ZED and Ximenes have produced between them 17 ‘Wrong Number’ puzzles. The very first was Ximenes no. 209 in Dec 1952, where competitors were asked to clue ELAPSION with a definition of IMPERIAL. The slip contains several clues referring to the cinema newsreel series ‘The March of Time’.
New solvers shouldn’t be put off by the apparent complexity of the puzzle format. There’s less opportunity to use checking letters because it’s not initially certain where a solution will be entered. But as the grid fills the possible locations reduce, and in fact there’s an extra hint available in the form of a definition in the clue at the location where the solution is to go, that may help to confirm an answer. Azed’s recommended method in the preamble is sound: solve a clue, and then look for another clue of the same length that might contain a definition of the solution. It’s important to read the clue-writing instructions carefully. A few competitors enter a clue to the word defined by the asterisked clue rather than to the unclued solution.
Solvers can enjoy the creative ways in which Azed fits locating definitions into clues, always as an integral component of the cryptic reading, and never as a superfluous addition.
In the explanations below the clues are numbered as they appear in the puzzle. The notes in brackets indicate where their solutions go in the grid, and the one-word definition that appears in the clue at that location.
1. Piece. AGREE (31a; suit). This is simply the locating definition for PATCH, clued at 25d. ‘Agree’ itself is found through its locating definition ‘suit’ at 31a. So competitors must submit a clue to AGREE containing a definition of PATCH.
5. A small weak brandy drunk polishing off book? Non-sense! NAYWARD (anag. inc. a, w less b; 24a; denial). Defined as ‘the negative side (Shakesp.)’ in Chambers, this is a difficult word to provide one accurate crossword definition for, let alone two. Both of Azed’s choices seem to be stretching the meaning a bit.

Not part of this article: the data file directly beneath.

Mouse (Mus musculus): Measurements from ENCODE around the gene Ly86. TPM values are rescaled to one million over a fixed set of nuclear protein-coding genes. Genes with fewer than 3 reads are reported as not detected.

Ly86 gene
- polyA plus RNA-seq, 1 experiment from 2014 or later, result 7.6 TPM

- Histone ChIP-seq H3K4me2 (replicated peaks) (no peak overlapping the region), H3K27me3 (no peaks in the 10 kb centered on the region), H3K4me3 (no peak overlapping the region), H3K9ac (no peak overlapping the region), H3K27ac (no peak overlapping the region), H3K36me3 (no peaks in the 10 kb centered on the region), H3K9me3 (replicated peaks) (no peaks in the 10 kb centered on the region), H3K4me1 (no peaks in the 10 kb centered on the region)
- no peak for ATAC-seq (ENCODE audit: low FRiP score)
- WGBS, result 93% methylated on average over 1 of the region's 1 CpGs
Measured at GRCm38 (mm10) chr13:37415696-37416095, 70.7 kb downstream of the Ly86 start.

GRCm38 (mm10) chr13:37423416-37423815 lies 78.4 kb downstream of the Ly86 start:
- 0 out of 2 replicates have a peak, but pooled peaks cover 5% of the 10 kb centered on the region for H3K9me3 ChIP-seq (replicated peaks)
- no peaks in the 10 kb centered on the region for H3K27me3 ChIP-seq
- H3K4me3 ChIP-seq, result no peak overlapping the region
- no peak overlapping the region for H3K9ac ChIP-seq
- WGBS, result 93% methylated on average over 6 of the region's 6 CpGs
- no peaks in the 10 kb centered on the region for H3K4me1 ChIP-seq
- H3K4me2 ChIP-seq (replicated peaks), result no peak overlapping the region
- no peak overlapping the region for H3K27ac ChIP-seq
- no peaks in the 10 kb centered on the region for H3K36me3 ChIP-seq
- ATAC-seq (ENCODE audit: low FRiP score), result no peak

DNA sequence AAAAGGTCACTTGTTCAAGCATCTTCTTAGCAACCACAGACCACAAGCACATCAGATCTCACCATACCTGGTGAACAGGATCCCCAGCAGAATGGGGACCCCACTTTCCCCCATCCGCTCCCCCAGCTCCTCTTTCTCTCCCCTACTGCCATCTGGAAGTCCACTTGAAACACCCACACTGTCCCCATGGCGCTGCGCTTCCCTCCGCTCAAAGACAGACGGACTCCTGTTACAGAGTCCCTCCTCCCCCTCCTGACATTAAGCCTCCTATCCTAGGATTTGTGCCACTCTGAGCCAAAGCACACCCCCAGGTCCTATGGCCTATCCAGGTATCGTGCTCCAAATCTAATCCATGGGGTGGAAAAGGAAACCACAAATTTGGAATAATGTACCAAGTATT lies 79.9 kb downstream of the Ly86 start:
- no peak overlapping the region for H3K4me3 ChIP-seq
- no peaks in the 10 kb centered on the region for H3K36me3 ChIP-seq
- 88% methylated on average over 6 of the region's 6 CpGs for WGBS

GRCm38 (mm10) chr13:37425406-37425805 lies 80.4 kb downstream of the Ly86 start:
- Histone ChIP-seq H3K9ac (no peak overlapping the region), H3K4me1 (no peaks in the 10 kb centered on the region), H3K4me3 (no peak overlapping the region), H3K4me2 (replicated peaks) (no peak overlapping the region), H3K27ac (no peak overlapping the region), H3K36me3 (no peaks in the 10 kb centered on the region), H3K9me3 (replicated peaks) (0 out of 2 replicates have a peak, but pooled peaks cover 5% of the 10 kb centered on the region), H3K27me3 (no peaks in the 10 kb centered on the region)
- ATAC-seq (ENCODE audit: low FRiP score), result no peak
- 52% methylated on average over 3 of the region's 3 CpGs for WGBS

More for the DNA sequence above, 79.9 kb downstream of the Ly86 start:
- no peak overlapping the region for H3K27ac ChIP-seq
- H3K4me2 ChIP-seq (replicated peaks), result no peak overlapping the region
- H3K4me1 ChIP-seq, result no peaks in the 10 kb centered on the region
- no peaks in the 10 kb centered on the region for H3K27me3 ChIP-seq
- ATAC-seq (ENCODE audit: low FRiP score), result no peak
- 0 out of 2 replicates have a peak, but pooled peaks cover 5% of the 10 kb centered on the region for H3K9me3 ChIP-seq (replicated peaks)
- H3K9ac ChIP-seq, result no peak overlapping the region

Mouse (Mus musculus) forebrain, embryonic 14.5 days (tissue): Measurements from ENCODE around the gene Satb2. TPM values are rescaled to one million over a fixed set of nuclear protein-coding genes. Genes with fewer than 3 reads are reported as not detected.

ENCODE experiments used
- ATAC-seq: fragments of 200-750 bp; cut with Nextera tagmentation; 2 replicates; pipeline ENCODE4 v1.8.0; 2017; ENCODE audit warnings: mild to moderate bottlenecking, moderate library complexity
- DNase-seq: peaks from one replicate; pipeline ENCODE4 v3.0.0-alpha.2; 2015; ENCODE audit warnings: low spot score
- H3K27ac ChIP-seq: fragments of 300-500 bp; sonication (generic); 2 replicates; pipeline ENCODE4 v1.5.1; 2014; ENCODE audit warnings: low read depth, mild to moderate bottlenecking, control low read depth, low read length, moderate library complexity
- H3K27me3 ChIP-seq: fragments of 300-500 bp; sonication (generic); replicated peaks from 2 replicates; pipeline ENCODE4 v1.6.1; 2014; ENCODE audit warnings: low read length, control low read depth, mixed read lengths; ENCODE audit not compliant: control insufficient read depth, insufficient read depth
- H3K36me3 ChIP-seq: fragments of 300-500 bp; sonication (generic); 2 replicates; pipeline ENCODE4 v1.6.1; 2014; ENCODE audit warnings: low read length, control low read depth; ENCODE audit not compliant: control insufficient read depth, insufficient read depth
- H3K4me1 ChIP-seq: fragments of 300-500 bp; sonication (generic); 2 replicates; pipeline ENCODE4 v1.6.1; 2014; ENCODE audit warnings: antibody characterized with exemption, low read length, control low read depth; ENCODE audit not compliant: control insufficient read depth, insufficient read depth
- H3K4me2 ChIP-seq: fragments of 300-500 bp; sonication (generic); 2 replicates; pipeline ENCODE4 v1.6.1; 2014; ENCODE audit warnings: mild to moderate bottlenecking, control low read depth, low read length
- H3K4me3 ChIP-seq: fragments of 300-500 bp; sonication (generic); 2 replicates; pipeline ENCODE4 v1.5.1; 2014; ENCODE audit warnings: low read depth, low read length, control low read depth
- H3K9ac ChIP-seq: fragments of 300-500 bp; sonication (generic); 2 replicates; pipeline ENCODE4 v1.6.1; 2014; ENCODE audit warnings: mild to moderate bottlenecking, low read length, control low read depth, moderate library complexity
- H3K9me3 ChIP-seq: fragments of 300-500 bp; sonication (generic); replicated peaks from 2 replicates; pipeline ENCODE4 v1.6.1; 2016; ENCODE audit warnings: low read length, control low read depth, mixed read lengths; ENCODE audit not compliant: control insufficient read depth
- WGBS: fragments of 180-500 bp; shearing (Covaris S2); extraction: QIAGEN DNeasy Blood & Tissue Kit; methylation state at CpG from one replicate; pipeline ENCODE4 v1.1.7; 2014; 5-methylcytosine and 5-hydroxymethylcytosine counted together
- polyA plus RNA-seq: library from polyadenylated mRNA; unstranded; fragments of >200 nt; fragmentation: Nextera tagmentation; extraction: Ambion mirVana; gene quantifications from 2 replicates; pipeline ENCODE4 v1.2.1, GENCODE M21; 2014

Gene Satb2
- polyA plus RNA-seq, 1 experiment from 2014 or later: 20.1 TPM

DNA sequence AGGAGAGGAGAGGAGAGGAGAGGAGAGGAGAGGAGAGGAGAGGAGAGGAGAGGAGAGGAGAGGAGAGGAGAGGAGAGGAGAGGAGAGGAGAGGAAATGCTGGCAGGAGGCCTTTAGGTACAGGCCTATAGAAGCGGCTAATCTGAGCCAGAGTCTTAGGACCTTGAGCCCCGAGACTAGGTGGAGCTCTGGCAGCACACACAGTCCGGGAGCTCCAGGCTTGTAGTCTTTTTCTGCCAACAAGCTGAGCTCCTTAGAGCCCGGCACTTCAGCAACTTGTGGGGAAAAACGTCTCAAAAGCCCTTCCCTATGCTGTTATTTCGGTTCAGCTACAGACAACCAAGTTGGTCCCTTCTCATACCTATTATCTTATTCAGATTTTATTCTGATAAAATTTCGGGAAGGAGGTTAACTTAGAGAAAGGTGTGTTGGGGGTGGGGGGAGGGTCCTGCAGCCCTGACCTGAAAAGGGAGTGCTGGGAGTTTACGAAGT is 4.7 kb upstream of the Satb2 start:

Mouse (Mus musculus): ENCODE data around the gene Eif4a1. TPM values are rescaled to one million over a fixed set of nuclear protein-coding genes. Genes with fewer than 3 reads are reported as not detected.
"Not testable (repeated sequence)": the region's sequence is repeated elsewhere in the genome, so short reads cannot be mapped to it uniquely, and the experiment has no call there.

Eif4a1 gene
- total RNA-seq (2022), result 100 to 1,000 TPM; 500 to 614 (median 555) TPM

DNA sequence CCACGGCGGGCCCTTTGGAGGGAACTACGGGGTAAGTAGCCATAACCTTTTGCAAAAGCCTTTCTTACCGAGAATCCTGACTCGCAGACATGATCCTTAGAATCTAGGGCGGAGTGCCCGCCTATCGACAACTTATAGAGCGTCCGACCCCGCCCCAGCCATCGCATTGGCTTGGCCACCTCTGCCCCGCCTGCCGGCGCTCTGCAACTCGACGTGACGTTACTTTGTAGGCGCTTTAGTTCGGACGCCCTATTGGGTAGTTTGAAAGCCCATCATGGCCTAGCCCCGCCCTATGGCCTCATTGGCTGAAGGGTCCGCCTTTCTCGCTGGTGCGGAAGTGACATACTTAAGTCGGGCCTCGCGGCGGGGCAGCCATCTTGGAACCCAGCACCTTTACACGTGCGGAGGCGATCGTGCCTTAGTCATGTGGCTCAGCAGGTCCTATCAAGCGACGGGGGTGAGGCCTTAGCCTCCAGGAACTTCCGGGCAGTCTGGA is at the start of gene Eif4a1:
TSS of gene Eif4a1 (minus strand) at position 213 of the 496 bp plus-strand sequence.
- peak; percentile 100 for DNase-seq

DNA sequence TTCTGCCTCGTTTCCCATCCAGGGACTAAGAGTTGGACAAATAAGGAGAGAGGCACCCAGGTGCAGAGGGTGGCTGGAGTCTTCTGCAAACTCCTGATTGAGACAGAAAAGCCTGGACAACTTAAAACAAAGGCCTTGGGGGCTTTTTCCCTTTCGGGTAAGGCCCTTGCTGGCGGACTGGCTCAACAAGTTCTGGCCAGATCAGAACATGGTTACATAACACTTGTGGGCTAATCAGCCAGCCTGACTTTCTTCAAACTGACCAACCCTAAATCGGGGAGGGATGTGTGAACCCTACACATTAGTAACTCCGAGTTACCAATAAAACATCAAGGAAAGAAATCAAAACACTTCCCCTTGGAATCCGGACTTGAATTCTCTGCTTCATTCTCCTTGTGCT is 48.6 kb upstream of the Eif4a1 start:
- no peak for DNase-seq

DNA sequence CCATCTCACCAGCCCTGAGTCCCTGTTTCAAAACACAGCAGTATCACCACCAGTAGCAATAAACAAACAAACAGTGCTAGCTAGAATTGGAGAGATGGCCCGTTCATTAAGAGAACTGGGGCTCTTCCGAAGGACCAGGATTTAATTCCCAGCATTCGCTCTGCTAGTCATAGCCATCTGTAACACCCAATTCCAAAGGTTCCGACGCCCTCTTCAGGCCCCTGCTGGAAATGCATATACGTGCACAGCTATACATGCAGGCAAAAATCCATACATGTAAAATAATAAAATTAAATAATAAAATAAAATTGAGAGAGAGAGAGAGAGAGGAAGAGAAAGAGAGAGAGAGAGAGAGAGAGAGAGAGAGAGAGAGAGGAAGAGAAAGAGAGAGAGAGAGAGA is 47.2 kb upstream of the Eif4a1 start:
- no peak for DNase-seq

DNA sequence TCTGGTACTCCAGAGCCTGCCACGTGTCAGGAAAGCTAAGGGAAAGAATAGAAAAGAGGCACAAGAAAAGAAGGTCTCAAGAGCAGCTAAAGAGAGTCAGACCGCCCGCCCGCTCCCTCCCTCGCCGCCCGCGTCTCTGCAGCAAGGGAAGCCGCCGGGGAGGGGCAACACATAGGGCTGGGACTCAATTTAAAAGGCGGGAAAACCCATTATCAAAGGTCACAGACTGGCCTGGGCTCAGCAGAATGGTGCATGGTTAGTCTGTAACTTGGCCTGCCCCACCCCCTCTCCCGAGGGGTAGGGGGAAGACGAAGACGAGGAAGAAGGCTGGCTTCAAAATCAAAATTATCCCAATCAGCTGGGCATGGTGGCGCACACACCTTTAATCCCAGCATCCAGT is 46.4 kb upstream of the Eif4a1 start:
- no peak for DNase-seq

15. Coin, not English but one Arabic unit. CANTAR (cent with a for E + Ar.; 28a; weight). Complicated by being an alternative spelling of the Chambers entry ‘kantar’ with an unchecked first letter in the grid, and also by being a unit with Arabic associations. The definition in this clue is just ‘unit’.
22. Agents, only half modest, age led astray. DELEGATES (anag. inc. (mod)est; 17d; reps). One of the clues showing signs of difficulty as Azed throws away half of the definition of SHAMEFAST in order to provide the anagram material.
24. Crooked prelates in denial of English church property? PSALTER (anag. less E; 5a; book). A classic Wrong Number clue. Azed finds exactly the right wording, ‘in denial of,’ to fulfil the triple duty of wordplay, locating definition, and good surface sense.
21. We could see last bits of cheese butty eaten whole. EYNE (last letters; 9d; spectators). The necessity of locating FETA begets an inventive surface that would probably never have appeared otherwise.
23. Prompt creating skirt for Earl formerly. ONETIME (E in on time; 18a; old). It’s no problem to fitting this solution’s locating definition ‘old’ at 18a, but ‘skirt’, which locates TOTTIES is more problematic, despite its original use as a container indication. Chambers gives ‘totty’ and ‘skirt’ as sexist slang terms for women, but there is no indication that ‘totties’ plural can be used in this sense.
3. God clergy ultimately found in part of scripture. SURYA (y in sura; 12a; sun). A very satisfying clue that locates CLOTH nicely.
4. Bird, by the sound of her, with chic resplendent in many columns. POLYSTYLE (‘Polly’ style; 21a; pillared). As well as bringing back memories of Monty Python’s parrot sketch (“Wake up, Polly parrot!”), the clue rather cheekily includes the almost redundant ‘resplendent’, looking for all the world like it’s there to define something.
9. Two pairs of spectators joined in a minor quarrel. SPAT (sp(ect)at(ors); 26d; drop). An unusual and effective wordplay, improved even more by the addition of ‘joined’.
10. Hill fort, not badly fortified initially, sacked from end to end. THRO (anag. less ill f; 13a; among). It’s unfortunate that ‘hill fort’ works so well in the wordplay, as it looks as though Azed has provided a two-word definition for RATH. The best explanation is that the locating definition is simply ‘fort’.
27. A short spin? So this chariot may appear. RATH (comp. anag.; 10d; fort). The definition ‘so’ for ERGO could easily have been squeezed in as a joining word, but Azed plays completely fair by making it integral to the anagram wordplay.
Across: 11. DREIDEL (anag. inc. r, E; 32a; top); 12. STALL (S tall; 34a; stop); 13. FETA (hidden; 30a; cheese); 14. ENTHRALL (hidden; 20d; charm); 18. ATHLETA (L in a theta; 11a; runner); 21. SALLYPORT (ally p in sort; 16d; opening); 28. SWIVET (s + I’ve in wt; 22d; tizzy); 29. PATTYPAN (pat + anag. inc. t, p; 1d; vessel); 31. CLOTH (clot + h; 3d; clergy); 32. TOTTIES (to(p) + I in anag.; 33a; skirt); 34. UNFIT (f in unit; 25d; disabled).
Down: 1. MUSCATEL (US cat2 in anag.; 19d; vin); 2. RETICENT (tice in rent; 14a; reserved); 6. LUCITE (hidden rev.; 7d; plastic); 7. TESTON (anag. in ton; 15a; coin); 8. HERONSHAW (anag.; 4d; bird); 16. SHAMEFAST (sham + safe, rev. + t; 22a; modest); 17. TREPIDANT (rep in tid + ant.; 8d; trembling); 19. PROVIANT (pro + anag.; 29a; tuck); 20. ATHEROMA (anag. of eat 0 (c)harm; 2d; pouch); 22 ARCADE (anag.; 23d; gallery); 23. SATINY (sat in + y; 6d; smooth); 25. PATCH (anag. inc. t; 1a; piece); 26. ERGO (r in ego; 27d; so).